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Grand Opening of Hustle Cafe – Awesome Brunch & Craft Beer!

After months of hard work and preparation, we finally launched Hustle Cafe, a brand new concept providing awesome brunch and 12 taps of craft beer (and cider).

But that is just the tip of the iceberg. 😀

Hustle Cafe occupies level 1 of the building, and on level 2, we have a co-working space for like-minded individuals to network and create synergies with their business.

And finally, on level 3, we have a training room, where classes on entrepreneurship, business growth and social media are conducted, and with that our whole business functions as a closely-knit business incubator community.

Do drop by when you are free, and have a chat with the friendly staff to find out more. See you there!

P.S. My favourite is the Carbonara pasta and Salmon Rosti, and for drinks I like number 3 and number 9. 😀

P.S.S. I will be having a workshop on trading and investing, and if you are keen to find out more about angel investing and why I invest in businesses such as this, do drop by to have a chat!
Check availability: http://synapsetrading.com/trading-foundation-workshop-2/

 

Grand opening on 21st July! Can’t wait! 😋 #hustlecafe

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Chilling at my new cafe and making some trades. 😎 #hustleco

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How to Grow a Strong Tribe Through Sound Business Principles & Integrity

Last week, I had the privilege to attend a 7-day training program in Johor to learn from Bill Allen, David Neenan, and the legendary Marshall Thurber.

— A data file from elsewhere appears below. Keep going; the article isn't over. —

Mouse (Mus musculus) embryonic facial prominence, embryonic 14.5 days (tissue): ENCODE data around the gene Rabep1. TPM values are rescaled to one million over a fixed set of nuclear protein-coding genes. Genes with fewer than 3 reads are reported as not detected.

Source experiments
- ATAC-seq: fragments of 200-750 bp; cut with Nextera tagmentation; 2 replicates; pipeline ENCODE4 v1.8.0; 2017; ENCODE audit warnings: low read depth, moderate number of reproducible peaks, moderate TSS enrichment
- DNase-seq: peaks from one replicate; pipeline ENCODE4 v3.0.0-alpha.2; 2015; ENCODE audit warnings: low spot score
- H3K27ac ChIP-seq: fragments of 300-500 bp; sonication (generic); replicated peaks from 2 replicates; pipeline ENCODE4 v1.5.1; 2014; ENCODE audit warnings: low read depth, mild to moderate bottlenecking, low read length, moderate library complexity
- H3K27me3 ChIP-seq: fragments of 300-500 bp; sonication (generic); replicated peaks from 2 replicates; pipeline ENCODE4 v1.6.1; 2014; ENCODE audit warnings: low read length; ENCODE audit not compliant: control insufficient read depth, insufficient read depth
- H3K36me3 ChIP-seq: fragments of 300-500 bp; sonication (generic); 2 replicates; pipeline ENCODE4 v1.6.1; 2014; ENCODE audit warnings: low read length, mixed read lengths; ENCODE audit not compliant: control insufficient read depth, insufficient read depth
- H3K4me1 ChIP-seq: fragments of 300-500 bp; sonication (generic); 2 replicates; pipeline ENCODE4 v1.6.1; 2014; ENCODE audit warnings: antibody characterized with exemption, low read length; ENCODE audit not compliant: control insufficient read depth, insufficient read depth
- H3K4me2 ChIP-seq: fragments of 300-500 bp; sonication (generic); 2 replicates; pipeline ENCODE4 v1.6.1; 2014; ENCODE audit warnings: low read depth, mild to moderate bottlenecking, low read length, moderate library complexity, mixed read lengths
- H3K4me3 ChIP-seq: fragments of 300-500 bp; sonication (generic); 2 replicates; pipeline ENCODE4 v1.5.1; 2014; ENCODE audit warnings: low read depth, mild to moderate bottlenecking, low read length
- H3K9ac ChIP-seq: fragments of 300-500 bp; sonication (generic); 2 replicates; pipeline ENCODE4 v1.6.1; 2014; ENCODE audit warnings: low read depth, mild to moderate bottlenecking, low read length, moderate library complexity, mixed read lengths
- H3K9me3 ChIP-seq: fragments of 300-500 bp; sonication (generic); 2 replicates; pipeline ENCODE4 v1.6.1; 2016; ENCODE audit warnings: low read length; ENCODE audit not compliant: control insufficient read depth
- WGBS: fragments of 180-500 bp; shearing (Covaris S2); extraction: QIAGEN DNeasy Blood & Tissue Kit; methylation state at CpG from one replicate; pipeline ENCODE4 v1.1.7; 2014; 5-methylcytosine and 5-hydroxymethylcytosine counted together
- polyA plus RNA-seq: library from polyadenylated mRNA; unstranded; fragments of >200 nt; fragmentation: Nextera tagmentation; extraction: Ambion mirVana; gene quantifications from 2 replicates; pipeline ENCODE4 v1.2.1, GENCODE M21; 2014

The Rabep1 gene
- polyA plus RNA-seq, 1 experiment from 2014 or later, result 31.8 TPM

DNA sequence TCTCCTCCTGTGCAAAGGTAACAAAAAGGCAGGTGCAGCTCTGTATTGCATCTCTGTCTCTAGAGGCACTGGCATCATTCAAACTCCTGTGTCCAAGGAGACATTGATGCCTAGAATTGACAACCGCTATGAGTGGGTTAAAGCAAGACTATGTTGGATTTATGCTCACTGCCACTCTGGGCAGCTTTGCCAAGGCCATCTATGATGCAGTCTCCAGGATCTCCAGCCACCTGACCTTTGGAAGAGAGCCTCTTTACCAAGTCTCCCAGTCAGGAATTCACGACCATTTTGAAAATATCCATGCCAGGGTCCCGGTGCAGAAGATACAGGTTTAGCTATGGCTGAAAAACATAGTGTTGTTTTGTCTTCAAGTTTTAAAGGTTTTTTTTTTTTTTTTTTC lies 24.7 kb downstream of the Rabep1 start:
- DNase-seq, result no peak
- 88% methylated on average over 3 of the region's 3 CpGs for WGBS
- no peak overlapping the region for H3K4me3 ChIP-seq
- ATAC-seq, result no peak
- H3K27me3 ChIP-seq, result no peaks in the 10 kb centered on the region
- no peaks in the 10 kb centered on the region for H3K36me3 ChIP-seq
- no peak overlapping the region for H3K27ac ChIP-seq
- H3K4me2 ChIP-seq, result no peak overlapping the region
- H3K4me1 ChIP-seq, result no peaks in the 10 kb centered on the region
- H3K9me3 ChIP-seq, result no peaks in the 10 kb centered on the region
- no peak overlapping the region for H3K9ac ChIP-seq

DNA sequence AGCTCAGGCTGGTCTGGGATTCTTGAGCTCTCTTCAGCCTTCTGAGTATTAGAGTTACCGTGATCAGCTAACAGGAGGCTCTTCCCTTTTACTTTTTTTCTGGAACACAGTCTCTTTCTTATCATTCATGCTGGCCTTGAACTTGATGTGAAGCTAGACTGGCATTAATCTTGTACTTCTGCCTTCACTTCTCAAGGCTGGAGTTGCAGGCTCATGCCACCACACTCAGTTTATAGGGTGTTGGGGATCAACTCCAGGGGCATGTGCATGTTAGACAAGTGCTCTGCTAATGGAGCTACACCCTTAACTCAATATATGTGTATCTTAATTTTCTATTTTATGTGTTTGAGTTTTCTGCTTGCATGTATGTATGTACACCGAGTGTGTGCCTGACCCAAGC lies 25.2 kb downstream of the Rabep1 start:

It was a great time making new friends, learning (so many amazing individuals here!), and reflecting on turning 31 (on the first day of the course) this year.

Last year was an eventful year for me, in which I continued to grow my training business, bought a new house, and invested in 10+ new businesses.

During the 7 days, I also read these 3 books during my free time (in between the eating/drinking/massage sessions), which further gave me insights and clarity on how to build network by following sound business principles and sticking to my integrity. I am looking forward to many new exciting projects coming up soon.

Here is a summary of some of the key learning points from the course and the books:

  • How to position yourself as an expert in your field
  • How to develop sales funnels and build a strong “CULT-ure”
  • The story of the sea quirt – don’t stop learning!
  • Claiming responsibility gives us power over our lives.
  • Moments of hardship and difficulty are the times when we strengthen the muscle of responsibility. Only through challenge do we grow.
  • 4 options when you hit the wall: change yourself, change the system, get out, suffer.
  • When you are perturbed and aware, it means that an opportunity for a breakthrough may be at hand.
  • “Most of the best things that ever came my way seemed, at first, as if they might be the worst.”
  • Simply acquiring information is not learning – knowing vs. doing
  • Luck is what happens when preparation meets action.
  • Mistakes = great learning moments